2 Thessalonians 2; Greek; Walking in Peace

2 Thessalonians 2:7  •  2 min. read  •  grade level: 6
Beloved brother—,
I have examined a little the passage in 2 Thess. 2. I do not think one could translate ἐκ μέσου γένηται 'rises out of the midst.' Τίνομαι means to be or to become; thus ἐκ τίνος, a man who exists from another order than himself; but a man who comes out of the midst is, as to the sense, taken away from the midst. The only fault in this translation is that it expresses the thought that there is someone who takes away, which is not said. There is a passage quoted in our dictionaries—perhaps it is in Pape—of Plutarch's, which has these words. The lexicographer quotes it as proof of the ordinary sense attributed to these words. He is no longer present.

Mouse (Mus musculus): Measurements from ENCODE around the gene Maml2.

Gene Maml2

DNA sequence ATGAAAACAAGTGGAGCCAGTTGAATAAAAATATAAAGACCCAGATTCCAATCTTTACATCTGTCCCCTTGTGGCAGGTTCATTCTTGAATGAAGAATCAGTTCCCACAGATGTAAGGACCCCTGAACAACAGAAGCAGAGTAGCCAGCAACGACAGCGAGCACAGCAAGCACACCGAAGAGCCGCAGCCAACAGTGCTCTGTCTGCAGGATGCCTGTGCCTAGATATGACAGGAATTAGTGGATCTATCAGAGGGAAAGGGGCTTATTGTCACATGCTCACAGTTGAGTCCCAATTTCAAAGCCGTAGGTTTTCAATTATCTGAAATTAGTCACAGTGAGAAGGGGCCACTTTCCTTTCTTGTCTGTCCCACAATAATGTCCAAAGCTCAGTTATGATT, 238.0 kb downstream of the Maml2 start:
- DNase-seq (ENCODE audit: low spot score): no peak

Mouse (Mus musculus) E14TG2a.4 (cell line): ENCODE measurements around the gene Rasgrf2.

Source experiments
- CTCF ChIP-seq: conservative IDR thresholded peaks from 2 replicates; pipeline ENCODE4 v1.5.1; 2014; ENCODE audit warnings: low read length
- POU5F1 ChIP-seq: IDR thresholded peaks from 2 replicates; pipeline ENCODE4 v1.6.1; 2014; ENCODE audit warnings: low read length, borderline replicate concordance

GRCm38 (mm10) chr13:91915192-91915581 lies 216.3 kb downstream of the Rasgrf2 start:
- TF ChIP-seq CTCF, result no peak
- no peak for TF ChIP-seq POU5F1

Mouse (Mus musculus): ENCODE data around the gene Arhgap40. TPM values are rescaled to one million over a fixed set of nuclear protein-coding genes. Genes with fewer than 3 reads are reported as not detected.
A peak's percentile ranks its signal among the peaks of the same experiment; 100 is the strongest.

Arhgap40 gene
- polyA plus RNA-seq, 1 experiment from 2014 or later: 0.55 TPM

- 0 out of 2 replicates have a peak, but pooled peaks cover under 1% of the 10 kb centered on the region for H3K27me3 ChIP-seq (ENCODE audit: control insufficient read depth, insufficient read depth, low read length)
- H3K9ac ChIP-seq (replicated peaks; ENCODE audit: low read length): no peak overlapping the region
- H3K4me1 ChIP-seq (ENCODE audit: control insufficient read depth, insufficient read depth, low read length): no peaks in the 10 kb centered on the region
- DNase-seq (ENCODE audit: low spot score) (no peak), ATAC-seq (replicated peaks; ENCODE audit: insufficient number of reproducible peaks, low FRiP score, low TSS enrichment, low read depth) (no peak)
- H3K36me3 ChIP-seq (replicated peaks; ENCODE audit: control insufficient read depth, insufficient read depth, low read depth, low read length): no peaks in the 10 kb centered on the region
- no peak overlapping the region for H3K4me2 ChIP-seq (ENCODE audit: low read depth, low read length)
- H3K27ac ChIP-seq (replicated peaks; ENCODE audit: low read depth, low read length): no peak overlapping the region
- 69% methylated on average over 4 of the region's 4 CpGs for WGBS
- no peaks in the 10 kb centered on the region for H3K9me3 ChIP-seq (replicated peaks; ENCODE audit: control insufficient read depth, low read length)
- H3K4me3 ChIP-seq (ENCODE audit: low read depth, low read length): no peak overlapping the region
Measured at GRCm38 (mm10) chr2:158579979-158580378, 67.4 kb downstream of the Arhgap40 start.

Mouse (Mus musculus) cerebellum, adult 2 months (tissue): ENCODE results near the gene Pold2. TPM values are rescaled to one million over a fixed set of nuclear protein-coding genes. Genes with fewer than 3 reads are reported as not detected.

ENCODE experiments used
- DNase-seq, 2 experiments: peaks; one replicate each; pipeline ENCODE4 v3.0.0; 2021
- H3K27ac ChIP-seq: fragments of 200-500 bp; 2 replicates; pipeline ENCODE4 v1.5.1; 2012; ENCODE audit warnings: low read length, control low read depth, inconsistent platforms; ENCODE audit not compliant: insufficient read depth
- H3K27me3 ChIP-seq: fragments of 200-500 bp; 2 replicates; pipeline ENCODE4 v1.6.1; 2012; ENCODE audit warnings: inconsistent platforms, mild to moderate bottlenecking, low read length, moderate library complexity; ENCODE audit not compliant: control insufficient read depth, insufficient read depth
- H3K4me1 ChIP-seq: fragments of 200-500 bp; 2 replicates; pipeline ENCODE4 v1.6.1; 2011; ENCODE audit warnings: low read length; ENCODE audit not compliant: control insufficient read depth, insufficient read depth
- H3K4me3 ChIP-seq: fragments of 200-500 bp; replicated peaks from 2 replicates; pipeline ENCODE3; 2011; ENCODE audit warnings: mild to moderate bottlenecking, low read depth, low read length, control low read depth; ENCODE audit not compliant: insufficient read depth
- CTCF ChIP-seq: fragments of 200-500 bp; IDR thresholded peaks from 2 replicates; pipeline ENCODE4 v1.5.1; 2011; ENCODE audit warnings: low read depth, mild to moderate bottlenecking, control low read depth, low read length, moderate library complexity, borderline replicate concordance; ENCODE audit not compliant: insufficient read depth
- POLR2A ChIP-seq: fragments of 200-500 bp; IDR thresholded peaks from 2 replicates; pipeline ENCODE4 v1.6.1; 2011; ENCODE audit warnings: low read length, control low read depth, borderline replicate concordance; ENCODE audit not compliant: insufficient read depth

The English translation gives "he who letteth will let." There is no need however of the addition. "Only there is now he that withholdeth until he be taken out of the way:" this is, I doubt not, the true translation, μόνον ὁ κατέχων ἄρτι ἔως, etc.
God be praised that the brethren are walking in peace. I am at a good meeting of prayer and humiliation, which I believe will produce much good. God certainly helps us at this moment. He makes us go back over the effects of former negligence, but He brings us out of it. Conversions also are not wanting, and souls are added at least in London, and in other places. I believe the sense of His goodness spreads in hearts and encourages the brethren.... The Lord reveals Himself more and more—this is what is clear, and places His children on a simple ground -only they must break with the world to walk there. But souls are exercised.
Exeter, March 20th, 1852.